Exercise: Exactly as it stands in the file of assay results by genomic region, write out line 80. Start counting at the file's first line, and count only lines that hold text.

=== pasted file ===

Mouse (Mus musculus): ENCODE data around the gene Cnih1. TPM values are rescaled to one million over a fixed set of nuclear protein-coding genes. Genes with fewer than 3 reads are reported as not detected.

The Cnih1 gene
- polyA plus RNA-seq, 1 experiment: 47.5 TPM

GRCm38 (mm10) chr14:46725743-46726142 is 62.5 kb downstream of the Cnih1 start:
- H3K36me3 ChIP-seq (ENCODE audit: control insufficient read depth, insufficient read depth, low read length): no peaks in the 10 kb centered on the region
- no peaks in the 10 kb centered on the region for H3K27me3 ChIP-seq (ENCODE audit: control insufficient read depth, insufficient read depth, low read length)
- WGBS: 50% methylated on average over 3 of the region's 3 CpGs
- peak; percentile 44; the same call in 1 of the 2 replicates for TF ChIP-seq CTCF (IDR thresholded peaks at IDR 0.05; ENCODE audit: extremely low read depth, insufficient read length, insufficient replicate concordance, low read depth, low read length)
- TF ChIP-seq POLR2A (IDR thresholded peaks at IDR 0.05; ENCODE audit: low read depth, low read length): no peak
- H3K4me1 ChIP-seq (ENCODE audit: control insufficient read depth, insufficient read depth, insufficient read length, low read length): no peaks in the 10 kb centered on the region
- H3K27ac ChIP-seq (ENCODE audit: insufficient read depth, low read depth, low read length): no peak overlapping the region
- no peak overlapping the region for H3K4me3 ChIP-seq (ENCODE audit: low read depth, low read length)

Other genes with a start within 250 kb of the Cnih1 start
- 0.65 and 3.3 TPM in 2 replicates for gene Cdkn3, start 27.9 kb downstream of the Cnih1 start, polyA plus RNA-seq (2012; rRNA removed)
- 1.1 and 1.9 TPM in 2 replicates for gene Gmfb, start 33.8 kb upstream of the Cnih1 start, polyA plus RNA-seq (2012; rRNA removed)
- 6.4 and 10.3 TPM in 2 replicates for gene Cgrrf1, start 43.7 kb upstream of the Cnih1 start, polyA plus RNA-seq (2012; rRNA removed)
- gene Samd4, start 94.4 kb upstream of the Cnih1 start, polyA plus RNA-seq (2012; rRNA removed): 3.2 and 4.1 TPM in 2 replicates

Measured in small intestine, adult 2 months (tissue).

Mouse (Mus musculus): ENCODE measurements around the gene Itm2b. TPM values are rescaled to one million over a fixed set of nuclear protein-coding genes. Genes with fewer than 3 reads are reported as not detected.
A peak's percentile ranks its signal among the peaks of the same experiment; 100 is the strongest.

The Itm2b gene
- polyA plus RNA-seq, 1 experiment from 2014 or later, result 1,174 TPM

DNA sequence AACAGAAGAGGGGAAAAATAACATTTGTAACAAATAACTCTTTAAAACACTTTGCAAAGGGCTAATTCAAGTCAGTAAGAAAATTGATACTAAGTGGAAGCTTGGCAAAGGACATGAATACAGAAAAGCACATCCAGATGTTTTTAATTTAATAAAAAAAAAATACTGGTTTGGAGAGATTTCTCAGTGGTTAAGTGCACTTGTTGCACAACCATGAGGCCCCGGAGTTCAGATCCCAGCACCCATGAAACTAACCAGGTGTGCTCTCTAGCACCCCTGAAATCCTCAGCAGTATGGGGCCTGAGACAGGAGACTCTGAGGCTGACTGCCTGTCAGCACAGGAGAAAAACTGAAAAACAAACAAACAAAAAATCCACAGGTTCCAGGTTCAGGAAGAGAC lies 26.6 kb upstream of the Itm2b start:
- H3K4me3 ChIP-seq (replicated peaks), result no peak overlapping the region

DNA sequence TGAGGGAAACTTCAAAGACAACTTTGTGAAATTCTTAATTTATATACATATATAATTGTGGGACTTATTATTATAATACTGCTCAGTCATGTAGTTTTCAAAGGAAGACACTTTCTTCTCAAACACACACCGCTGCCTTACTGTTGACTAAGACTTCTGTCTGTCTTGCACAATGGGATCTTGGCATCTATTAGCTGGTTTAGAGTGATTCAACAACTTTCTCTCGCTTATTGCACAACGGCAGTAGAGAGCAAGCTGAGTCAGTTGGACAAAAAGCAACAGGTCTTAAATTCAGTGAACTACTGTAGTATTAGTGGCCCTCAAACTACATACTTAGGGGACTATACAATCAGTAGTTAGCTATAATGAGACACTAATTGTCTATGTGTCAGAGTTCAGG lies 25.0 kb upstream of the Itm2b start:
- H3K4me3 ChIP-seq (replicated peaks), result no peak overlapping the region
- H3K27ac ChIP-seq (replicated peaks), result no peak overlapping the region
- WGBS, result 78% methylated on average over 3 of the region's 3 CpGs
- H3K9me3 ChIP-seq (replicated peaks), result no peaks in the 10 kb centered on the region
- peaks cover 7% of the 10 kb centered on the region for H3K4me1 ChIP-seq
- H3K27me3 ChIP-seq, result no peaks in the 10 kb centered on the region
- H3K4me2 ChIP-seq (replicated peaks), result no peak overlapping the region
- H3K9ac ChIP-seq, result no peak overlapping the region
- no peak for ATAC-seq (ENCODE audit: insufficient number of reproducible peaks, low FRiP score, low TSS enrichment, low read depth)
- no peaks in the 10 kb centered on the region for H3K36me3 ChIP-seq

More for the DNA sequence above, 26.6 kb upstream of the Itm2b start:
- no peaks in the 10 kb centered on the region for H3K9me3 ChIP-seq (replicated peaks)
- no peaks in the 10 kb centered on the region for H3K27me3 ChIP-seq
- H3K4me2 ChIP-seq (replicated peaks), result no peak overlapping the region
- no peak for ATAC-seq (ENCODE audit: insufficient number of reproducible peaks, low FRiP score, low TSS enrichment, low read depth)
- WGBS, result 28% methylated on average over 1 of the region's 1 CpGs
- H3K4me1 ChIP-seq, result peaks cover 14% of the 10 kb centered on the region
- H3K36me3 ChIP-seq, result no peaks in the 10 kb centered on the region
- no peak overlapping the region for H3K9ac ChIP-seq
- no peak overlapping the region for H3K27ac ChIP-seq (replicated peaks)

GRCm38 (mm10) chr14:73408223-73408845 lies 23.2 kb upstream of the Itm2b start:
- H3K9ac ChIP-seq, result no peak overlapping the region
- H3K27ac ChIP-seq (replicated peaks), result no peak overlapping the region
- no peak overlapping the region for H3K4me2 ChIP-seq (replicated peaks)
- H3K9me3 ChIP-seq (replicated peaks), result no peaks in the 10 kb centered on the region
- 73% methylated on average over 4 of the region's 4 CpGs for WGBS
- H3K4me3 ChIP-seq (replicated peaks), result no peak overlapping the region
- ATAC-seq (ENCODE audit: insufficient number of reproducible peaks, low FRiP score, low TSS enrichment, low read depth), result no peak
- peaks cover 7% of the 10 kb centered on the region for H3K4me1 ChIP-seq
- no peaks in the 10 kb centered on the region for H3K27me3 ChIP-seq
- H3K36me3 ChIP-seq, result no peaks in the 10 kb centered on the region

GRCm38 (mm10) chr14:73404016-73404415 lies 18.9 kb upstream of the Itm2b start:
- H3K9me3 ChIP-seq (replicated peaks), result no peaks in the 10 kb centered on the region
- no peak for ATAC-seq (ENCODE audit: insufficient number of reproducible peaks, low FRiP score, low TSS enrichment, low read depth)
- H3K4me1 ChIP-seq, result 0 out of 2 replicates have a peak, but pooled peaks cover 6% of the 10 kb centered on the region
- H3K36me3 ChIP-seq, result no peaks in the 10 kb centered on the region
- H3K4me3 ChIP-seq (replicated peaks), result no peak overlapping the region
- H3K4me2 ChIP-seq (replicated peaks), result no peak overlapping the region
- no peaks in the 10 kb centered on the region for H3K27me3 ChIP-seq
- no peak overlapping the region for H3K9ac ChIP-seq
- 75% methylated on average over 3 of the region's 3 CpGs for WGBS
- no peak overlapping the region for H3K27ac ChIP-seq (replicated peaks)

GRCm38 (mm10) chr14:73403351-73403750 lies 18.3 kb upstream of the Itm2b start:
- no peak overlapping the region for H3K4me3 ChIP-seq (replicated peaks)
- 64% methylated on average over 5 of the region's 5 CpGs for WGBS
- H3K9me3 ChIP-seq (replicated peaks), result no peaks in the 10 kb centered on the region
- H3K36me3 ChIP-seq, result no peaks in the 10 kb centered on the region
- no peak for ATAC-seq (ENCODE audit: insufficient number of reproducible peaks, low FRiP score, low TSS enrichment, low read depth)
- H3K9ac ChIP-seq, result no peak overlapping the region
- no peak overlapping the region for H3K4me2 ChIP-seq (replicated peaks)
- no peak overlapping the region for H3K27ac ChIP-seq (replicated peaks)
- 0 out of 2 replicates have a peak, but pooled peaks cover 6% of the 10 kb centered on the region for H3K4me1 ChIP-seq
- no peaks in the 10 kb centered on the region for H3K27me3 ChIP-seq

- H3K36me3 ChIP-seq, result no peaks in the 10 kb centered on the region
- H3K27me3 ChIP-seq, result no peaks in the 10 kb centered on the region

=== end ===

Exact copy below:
- H3K27me3 ChIP-seq, result no peaks in the 10 kb centered on the region